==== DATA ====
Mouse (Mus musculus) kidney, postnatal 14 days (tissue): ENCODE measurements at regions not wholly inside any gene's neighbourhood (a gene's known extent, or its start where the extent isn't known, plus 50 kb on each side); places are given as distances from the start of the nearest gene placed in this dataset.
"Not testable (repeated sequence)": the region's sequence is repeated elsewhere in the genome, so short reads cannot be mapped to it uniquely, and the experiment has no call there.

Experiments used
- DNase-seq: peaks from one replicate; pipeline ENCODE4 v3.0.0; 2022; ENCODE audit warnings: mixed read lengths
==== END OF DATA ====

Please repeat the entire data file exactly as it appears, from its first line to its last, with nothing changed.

Mouse (Mus musculus) kidney, postnatal 14 days (tissue): ENCODE measurements at regions not wholly inside any gene's neighbourhood (a gene's known extent, or its start where the extent isn't known, plus 50 kb on each side); places are given as distances from the start of the nearest gene placed in this dataset.
"Not testable (repeated sequence)": the region's sequence is repeated elsewhere in the genome, so short reads cannot be mapped to it uniquely, and the experiment has no call there.

Experiments used
- DNase-seq: peaks from one replicate; pipeline ENCODE4 v3.0.0; 2022; ENCODE audit warnings: mixed read lengths